Sixteen arrests and dozens banned from city centre as part of crime crackdown in Sunderland city centre
More than a dozen people were taken into police custody after a week of action targeting anti-social behaviour and crime in Sunderland city centre.
Sixteen people were arrested on suspicion of causing city-centre related crime and disorder, and Northumbria Police also issued 28 dispersal orders as part of a seven-day campaign aimed at cracking down on alcohol and drug-related anti-social behaviour.
Business owners had complained of drug taking, drunks and fighting in the streets which had been blighting the city centre.
Guenghan He, owner of oriental food store, Cook It Yourself, on St Thomas' Street said the problems were happening all through the day, not just on an evening.
The crackdown came just months after Sunderland BID complained that the city centre had an ongoing issue with people defecating in the streets.
Northumbria Police said that officers carried out increased patrols across the area, and used dispersal orders to stop groups people from congregating in a number of locations.
Sergeant Maria Ord, who led the operation, said: “We are absolutely delighted with how the operation went and the feedback that we have received has been unanimously positive.
“Operation Justice was all about tackling individuals who were repeatedly involved in anti-social behaviour and were bringing misery to businesses and shoppers alike.”
The 16 people arrested have now either been charged or summonsed to court, Sgt Ord added, and it is hoped that the force can build on the operation’s success in the run-up to Christmas.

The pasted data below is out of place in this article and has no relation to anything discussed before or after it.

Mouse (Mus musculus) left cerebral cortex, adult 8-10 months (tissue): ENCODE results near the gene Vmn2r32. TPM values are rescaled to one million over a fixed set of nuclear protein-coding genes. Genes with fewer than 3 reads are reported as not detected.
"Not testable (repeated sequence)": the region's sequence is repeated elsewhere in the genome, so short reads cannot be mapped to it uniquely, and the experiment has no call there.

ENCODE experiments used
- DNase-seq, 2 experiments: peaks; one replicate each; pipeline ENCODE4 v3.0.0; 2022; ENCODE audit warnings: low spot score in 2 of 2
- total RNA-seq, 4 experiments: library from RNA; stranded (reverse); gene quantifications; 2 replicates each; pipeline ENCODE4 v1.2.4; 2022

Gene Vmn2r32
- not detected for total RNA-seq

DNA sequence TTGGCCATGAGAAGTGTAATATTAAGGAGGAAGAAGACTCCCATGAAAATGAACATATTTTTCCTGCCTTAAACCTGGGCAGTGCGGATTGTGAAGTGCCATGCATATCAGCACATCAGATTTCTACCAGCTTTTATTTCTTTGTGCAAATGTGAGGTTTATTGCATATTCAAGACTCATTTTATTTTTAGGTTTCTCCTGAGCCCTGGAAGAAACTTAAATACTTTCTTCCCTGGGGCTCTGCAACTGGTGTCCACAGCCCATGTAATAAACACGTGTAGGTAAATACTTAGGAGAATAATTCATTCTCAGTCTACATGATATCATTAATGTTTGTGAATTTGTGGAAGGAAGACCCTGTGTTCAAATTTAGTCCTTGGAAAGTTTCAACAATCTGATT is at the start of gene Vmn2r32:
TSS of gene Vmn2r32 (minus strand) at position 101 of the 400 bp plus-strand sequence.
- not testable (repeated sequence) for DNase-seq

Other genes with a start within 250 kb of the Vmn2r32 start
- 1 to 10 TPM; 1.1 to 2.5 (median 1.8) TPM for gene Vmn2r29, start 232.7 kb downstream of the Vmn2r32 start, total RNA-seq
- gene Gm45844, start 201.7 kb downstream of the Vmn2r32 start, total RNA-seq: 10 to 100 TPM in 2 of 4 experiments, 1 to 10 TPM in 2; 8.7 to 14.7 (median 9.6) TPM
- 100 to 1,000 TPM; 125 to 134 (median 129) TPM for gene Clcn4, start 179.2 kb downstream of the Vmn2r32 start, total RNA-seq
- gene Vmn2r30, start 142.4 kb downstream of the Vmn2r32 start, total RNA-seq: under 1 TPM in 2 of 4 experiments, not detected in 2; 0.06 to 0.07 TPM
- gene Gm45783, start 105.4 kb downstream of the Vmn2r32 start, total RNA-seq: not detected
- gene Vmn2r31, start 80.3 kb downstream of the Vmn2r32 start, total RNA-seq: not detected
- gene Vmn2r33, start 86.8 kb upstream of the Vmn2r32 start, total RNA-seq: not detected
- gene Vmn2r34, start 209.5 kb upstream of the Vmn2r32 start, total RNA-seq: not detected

She continued: “While Operation Justice may have come to an end, our commitment to tackling crime and anti-social behaviour in our city centre certainly has not and we will look to build on the success of this initiative during the busy weeks and months to come.
“Our message remains the same – anyone who gets involved in criminality or anti-social behaviour will be dealt with robustly, and we will continue to work with all our city centre partners to ensure this city remains a safe place for businesses and shoppers alike.”
Police used stop-and-search powers to search five people during the week-long operation, and spoke to 27 people over their future behaviour.
Joint patrols were also carried out with Sunderland City Council officers, while the council’s CCTV operators worked hand-in-hand with police to identify offenders and target hotspot areas.
Both Sunderland BID and the city council have also praised the success of the operation – and criticised the bad behaviour of the small minority, and the impact it can have.
Councillor Michael Mordey, deputy council leader and chair of the Safer Sunderland Partnership, said: “Sunderland remains an overwhelmingly safe city and the council, the police, businesses and partners all continue to work hard at keeping it that way.
“This week of action has seen us taking further robust and targeted action against anti-social behaviour. There are only a small number of people involved in anti-social behaviour, yet their actions can have a major impact on residents, visitors and businesses.
“We are making clear with this week’s actions that this minority are not welcome or tolerated, and the courts now have several more cases to consider.”